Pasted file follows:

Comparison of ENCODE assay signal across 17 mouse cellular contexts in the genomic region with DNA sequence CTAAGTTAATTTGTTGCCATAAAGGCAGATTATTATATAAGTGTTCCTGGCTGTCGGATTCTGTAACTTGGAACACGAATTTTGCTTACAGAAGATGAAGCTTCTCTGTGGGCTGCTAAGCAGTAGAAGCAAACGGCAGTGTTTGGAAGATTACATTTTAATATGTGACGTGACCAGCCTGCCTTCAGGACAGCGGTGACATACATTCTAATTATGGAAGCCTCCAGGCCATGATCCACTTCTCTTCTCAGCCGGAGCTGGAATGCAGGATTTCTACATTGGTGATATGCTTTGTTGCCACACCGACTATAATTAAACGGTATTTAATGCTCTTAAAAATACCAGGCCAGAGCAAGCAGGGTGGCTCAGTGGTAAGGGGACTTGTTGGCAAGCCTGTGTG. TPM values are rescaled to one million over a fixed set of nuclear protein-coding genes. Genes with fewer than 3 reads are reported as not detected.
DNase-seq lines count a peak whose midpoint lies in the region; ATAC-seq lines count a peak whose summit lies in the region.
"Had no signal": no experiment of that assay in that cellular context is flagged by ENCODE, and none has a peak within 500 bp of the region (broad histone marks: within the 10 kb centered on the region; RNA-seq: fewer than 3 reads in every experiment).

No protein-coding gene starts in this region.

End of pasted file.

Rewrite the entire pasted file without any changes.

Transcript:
Comparison of ENCODE assay signal across 17 mouse cellular contexts in the genomic region with DNA sequence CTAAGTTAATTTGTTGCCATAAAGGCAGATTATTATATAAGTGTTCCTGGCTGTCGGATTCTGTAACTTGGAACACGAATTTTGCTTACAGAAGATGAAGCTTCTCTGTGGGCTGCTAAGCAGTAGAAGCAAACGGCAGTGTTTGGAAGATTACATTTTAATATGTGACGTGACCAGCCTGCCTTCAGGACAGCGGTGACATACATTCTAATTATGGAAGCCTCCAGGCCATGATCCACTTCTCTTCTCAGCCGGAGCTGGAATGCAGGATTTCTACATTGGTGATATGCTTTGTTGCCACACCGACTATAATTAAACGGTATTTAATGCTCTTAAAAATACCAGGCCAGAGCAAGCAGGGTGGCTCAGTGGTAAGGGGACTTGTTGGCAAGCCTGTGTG. TPM values are rescaled to one million over a fixed set of nuclear protein-coding genes. Genes with fewer than 3 reads are reported as not detected.
DNase-seq lines count a peak whose midpoint lies in the region; ATAC-seq lines count a peak whose summit lies in the region.
"Had no signal": no experiment of that assay in that cellular context is flagged by ENCODE, and none has a peak within 500 bp of the region (broad histone marks: within the 10 kb centered on the region; RNA-seq: fewer than 3 reads in every experiment).

No protein-coding gene starts in this region.